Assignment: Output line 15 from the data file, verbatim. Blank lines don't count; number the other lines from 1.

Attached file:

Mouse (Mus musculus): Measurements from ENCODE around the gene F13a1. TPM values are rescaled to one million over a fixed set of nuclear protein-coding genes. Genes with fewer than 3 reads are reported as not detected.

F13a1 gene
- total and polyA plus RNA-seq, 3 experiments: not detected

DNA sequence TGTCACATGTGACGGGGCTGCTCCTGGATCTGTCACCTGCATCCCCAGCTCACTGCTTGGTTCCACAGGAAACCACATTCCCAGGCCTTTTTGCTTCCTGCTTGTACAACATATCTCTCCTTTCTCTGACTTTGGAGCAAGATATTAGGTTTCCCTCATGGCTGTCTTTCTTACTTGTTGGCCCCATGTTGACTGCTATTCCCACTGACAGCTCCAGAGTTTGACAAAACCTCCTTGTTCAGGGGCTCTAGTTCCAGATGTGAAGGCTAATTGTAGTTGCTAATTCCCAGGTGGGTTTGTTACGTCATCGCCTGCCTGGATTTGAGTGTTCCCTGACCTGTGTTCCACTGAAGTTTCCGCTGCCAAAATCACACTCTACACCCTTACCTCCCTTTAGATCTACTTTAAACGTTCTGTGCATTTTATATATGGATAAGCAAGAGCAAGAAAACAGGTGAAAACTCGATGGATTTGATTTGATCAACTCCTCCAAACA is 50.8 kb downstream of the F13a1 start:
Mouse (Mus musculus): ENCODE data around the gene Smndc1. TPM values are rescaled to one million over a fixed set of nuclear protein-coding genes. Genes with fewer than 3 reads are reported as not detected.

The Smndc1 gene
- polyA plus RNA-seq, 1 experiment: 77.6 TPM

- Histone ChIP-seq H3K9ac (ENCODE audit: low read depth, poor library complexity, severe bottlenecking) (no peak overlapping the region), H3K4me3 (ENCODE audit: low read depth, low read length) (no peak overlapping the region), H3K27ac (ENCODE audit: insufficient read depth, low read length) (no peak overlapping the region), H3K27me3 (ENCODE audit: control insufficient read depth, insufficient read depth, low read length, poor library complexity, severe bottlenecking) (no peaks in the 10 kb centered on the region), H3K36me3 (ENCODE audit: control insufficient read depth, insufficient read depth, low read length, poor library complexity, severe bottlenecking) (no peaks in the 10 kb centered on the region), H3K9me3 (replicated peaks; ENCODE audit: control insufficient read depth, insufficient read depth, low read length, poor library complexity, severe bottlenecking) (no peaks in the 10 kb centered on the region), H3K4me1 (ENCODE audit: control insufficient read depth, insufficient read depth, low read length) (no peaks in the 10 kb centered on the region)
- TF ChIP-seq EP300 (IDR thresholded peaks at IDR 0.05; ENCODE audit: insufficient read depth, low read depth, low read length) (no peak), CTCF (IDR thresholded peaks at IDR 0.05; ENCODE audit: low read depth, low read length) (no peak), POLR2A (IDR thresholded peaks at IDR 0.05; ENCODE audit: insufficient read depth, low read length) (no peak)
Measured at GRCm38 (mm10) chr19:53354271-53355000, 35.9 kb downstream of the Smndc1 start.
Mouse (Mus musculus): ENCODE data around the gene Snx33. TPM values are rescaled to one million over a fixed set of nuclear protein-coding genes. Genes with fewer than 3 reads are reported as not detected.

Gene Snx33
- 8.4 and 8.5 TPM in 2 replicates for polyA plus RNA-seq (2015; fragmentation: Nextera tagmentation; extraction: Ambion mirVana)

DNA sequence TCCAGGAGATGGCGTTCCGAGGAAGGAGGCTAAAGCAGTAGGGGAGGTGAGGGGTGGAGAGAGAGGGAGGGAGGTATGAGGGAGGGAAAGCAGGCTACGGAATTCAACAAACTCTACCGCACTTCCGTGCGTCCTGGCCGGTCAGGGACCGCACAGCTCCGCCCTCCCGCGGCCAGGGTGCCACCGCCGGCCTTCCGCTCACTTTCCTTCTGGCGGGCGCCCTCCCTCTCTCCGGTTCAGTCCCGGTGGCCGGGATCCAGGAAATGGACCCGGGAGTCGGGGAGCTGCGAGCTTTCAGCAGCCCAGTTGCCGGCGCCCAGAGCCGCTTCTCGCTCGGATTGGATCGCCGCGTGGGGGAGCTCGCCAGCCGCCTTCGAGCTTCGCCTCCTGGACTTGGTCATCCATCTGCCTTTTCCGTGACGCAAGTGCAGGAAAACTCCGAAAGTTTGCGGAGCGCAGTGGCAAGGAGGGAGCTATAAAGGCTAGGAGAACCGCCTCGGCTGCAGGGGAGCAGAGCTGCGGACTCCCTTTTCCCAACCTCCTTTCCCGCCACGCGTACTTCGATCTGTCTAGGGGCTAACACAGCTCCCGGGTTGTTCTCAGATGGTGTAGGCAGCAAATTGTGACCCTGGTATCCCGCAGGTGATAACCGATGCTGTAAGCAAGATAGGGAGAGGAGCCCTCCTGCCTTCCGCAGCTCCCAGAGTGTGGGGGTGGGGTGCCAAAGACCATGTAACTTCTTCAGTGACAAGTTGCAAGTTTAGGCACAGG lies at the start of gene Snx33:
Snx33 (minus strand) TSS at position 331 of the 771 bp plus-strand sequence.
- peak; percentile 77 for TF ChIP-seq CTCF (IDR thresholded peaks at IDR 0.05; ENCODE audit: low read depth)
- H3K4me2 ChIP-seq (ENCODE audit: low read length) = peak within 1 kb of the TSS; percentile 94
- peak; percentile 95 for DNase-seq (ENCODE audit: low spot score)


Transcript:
Snx33 (minus strand) TSS at position 331 of the 771 bp plus-strand sequence.